Letters of Delegates to Congress: Volume 1
James Duane's Notes for a Speech in Congress
...We are contending with the State from whence we sprung, with those who were once our fathers, our guardians, our brethren, with those fleets and armies which were lately our protection, and contributed to rescue us from Gallic tyranny and oppression.
Cemented by the ties of blood, religion and interest, victory itself however decided must be fatal: and whichever side prevails must weep over its conquests. On our side we tremble for the dearest and most inestimable of all earthly blessings, our liberty and for those rights and that most excellent constitution and free government, which (resources) (2) were procured by the blood and handed down to us by the wisdom and the bravery of our renowned ancestors.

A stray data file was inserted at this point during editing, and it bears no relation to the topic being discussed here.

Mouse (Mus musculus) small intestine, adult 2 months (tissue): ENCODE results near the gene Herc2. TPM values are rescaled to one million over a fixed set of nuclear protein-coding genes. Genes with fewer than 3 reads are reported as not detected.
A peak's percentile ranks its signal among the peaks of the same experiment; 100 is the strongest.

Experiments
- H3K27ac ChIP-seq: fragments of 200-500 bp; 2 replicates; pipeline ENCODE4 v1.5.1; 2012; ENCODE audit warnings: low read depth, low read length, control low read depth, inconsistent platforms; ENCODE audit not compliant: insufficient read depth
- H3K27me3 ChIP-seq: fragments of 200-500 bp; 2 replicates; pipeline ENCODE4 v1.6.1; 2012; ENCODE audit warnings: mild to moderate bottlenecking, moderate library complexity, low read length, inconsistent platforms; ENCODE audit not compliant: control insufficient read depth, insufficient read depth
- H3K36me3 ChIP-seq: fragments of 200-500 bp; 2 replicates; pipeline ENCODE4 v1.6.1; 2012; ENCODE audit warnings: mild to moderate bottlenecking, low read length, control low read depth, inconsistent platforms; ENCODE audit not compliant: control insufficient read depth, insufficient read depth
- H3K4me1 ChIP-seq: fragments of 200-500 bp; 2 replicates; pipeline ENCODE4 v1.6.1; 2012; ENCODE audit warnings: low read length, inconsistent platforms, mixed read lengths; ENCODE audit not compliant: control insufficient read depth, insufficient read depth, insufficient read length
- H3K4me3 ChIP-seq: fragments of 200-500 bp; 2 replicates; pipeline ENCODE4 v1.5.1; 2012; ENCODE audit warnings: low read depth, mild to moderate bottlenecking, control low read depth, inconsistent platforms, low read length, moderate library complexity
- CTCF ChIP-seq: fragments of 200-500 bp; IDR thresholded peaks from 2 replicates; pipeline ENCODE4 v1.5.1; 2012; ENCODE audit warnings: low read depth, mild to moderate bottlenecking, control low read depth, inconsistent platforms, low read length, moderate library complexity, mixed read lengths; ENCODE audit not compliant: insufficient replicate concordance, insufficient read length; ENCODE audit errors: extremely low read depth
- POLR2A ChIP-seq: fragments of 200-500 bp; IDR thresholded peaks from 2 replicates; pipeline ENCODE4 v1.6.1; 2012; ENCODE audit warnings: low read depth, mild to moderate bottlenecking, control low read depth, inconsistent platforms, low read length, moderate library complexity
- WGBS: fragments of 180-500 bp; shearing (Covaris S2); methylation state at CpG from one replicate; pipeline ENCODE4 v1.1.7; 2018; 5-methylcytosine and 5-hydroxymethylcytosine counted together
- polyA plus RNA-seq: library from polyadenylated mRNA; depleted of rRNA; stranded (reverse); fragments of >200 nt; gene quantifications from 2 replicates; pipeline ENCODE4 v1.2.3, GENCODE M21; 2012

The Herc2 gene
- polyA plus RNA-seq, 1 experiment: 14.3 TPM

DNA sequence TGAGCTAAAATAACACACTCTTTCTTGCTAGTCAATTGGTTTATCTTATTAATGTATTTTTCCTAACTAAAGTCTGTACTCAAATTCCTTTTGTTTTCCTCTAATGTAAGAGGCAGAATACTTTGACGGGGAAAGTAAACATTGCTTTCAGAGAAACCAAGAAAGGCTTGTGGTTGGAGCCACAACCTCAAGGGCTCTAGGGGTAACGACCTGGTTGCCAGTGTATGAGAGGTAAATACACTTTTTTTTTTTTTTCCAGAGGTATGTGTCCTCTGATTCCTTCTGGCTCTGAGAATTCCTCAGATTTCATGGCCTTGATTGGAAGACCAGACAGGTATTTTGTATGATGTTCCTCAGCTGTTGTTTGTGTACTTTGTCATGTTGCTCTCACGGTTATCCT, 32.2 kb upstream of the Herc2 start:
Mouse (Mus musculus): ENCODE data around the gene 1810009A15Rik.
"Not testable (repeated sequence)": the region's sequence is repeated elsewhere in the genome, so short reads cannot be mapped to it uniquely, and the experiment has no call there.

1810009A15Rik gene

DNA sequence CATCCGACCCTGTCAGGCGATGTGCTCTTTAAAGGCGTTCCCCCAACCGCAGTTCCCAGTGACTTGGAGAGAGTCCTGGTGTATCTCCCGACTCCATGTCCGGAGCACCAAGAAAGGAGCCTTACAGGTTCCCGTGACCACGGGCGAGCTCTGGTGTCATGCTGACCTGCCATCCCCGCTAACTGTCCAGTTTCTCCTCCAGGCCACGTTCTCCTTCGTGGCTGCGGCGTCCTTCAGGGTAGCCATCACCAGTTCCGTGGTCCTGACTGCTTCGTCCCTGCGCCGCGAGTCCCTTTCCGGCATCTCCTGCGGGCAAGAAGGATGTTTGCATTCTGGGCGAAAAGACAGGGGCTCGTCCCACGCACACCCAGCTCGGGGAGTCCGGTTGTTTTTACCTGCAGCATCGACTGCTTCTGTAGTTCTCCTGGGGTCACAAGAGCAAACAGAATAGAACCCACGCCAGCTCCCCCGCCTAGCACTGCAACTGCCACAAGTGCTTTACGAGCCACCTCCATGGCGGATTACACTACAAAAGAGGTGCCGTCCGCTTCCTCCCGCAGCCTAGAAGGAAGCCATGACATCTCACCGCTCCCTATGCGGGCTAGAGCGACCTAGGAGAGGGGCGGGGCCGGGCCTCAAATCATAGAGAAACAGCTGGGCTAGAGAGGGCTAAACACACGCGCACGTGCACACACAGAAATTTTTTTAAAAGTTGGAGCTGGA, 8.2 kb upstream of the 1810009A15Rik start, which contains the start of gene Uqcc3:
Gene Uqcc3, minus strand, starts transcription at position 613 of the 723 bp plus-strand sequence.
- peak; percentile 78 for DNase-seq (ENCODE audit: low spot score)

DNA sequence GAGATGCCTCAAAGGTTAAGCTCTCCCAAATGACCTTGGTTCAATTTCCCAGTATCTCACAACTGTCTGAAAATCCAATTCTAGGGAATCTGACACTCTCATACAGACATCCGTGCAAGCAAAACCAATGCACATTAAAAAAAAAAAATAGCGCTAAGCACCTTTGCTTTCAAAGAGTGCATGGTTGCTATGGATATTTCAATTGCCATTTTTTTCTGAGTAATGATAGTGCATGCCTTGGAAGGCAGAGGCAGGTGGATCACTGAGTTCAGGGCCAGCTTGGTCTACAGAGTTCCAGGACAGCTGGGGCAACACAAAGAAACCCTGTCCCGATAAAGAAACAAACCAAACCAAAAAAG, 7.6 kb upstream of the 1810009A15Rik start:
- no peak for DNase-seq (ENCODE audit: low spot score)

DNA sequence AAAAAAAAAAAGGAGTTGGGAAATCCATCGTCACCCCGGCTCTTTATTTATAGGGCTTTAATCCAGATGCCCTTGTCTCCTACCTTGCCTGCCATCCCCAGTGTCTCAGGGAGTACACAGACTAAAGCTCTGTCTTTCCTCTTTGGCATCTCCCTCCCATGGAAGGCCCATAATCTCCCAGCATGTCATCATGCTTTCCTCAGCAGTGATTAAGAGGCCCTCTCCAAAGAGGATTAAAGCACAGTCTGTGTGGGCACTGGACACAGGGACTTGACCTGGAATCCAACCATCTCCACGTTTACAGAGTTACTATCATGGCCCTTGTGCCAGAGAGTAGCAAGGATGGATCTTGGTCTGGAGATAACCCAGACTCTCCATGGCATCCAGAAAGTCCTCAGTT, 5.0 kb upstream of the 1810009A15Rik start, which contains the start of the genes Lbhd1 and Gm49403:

Doubly exposed to the cruel projects of an unrelenting and despotic Ministry, and if they are defeated to the danger of foreign invasions from bigots and tyrants, no condition can be more alarming
How necessary then while we summon up all our fortitude and rise superior to fear and every selfish regard while we are ready to lay down our fortunes and even our lives in the defence of the best of causes, that at the same time we restrain every emotion of intemperate zeal--every sally of anger and passion; and coolly and deliberately examine and consider the state of the Colonies uniting with one heart and one voice our best and wisest counsels for the preservation of our country....